|LG G4 RAW capture, manual exposure, unadjusted, cropped to 2047 x 2047, saved at 90% JPG quality, Adobe Lightroom 5.7.|
Next let's look at a copy edited in +Adobe Photoshop Lightroom mobile on +Android:
|Image adjusted in Adobe Lightroom mobile app, color, contrast, etc, vignette applied.|
Now I'll upload the original RAW file here, saved to JPG (80% quality) so it will display:
|The unadjusted RAW file was 20 MB, then saved to JPG 80% resolution it's now 6.56MB|
|8x zoom from 4" away! (JPG file created by the LG G4 alongside the RAW image with wider field of view)|
What's interesting about this 8X zoom shot is that the file still saves at 5312 x 2988. If you click on the zoomed JPG, it isn't noticeably jagged with blocks of pixels duplicated many times to the higher resolution.
|Zooming in on the JPG file saved by the LG G4|
|Zooming in on my 80% quality JPG save of original RAW file to see actual pixel size.|
But we're still not looking at the original RAW data... how much did my decision to save at only 80% JPG quality affect the output? Let's look at the file still in Lightroom, since it should be able to represent the original DNG RAW colors using the full color pallette of the display card. Here's a screen shot of that:
|Now the RAW file adjusted, this is as far as Lightroom would let me zoom on my 1920 x 1080 display.|
|This screen shot of the adjusted RAW file, as it appears in Lightroom above, was effectively converted to JPG in Windows|
|RAW file cropped to 601 x 601 pixels, saved at 100% quality JPG, inserted into blog at 600 pixels|
Let's repost that unadjusted 8X zoom RAW file that the LG G4 saved again here, for a fairly direct comparison:
|That 8X zoom file the LG G4 saved alongside the wider view RAW file.|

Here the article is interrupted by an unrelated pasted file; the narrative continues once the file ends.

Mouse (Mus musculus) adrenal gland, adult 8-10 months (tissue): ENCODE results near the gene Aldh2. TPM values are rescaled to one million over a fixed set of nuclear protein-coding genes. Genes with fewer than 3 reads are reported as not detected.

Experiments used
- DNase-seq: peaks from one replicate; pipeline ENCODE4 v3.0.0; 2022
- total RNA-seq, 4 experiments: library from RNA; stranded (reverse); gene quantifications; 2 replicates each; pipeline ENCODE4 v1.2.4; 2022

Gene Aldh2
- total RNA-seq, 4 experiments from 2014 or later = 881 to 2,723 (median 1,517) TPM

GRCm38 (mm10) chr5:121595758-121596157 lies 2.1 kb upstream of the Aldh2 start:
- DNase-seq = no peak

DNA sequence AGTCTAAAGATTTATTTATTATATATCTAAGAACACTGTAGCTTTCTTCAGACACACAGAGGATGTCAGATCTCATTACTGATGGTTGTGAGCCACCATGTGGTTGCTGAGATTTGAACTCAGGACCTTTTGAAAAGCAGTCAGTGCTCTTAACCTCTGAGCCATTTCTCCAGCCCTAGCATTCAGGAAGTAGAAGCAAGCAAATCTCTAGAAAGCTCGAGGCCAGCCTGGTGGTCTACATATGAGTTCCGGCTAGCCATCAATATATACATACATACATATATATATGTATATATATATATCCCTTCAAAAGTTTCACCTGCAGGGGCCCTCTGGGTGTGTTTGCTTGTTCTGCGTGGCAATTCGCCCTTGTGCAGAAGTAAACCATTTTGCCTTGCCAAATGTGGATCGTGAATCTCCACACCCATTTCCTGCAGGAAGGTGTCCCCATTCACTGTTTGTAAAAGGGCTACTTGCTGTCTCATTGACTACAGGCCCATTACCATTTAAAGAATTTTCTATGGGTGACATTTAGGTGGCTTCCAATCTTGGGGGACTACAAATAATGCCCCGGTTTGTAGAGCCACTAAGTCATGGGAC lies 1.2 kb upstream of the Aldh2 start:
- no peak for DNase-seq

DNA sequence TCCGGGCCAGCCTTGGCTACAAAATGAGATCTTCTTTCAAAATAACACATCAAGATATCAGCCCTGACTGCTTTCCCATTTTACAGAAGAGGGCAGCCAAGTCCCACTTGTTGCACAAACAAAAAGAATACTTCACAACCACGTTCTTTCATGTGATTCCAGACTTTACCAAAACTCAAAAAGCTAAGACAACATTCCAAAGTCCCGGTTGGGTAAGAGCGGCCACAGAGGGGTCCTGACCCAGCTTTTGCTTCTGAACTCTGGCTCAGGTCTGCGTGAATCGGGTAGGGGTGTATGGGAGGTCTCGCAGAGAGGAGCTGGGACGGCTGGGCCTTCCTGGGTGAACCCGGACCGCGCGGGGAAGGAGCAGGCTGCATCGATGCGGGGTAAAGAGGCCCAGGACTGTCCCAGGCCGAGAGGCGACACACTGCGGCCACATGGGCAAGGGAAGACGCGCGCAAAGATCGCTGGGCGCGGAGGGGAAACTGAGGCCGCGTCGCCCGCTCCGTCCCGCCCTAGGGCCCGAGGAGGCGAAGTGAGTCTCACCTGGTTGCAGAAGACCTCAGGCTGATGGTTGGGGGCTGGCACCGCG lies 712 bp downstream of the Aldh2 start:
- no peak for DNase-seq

If you're on the run and need to post a quick preview, many reviews confirm that the camera on the LG G4 will produce JPG files comparable with other top phone cameras. But such reviews of straight-out-of-camera results clearly fail to fully show the full strength of the LG G4 camera, and its ability to produce stunning results, edited either in a mobile app (second from the top above) or in traditional desktop editing software (below).
|Adjusted in desktop version of Lightroom (5.7), brightness, contrast, etc, less vignette applied than in mobile version|
I had been provided with the LG G4 to preview it prior to its public release, but now I have to make a personal decision on which phone to use going forward. I find that it's what I reach for 90% of the time for general image quality anyway (including low light performance, excellent image stabilization and good quality quick JPG HDRs).
Upon further inspection, the ability to select manual exposure and produce RAW output isn't just an incremental feature, it opens up a while new category of mobile phone camera. Consider what third party apps can do with that... using exposures up to 30 seconds, producing higher quality results from multiple exposures and HDR or other exposure blending performed in post-processing software. The applications will span the full range of what app developers can dream up. This starts to achieve the promise of putting mobile phones in direct competition with digital cameras and even DSLRs. While lens selection and aperture choices will continue to give DSLRs the edge for many specialized and professional applications, the expanding options and improving image quality from smartphones will continue to expand their appeal as the camera most likely to be quickest into your hand as shooting opportunities arise.